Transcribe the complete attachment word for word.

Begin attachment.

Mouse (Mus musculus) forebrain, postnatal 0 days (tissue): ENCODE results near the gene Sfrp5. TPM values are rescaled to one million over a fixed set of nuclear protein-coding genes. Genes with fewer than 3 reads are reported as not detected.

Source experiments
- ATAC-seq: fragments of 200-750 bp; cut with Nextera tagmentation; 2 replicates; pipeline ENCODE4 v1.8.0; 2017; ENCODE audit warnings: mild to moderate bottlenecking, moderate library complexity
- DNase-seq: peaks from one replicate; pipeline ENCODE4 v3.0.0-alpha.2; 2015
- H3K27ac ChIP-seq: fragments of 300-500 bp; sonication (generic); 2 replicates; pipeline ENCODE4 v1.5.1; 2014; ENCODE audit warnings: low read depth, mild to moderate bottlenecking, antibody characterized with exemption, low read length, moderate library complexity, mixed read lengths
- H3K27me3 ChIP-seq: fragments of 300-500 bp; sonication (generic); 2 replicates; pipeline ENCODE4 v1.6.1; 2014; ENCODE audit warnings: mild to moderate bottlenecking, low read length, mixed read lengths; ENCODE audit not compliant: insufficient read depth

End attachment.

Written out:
Mouse (Mus musculus) forebrain, postnatal 0 days (tissue): ENCODE results near the gene Sfrp5. TPM values are rescaled to one million over a fixed set of nuclear protein-coding genes. Genes with fewer than 3 reads are reported as not detected.

Source experiments
- ATAC-seq: fragments of 200-750 bp; cut with Nextera tagmentation; 2 replicates; pipeline ENCODE4 v1.8.0; 2017; ENCODE audit warnings: mild to moderate bottlenecking, moderate library complexity
- DNase-seq: peaks from one replicate; pipeline ENCODE4 v3.0.0-alpha.2; 2015
- H3K27ac ChIP-seq: fragments of 300-500 bp; sonication (generic); 2 replicates; pipeline ENCODE4 v1.5.1; 2014; ENCODE audit warnings: low read depth, mild to moderate bottlenecking, antibody characterized with exemption, low read length, moderate library complexity, mixed read lengths
- H3K27me3 ChIP-seq: fragments of 300-500 bp; sonication (generic); 2 replicates; pipeline ENCODE4 v1.6.1; 2014; ENCODE audit warnings: mild to moderate bottlenecking, low read length, mixed read lengths; ENCODE audit not compliant: insufficient read depth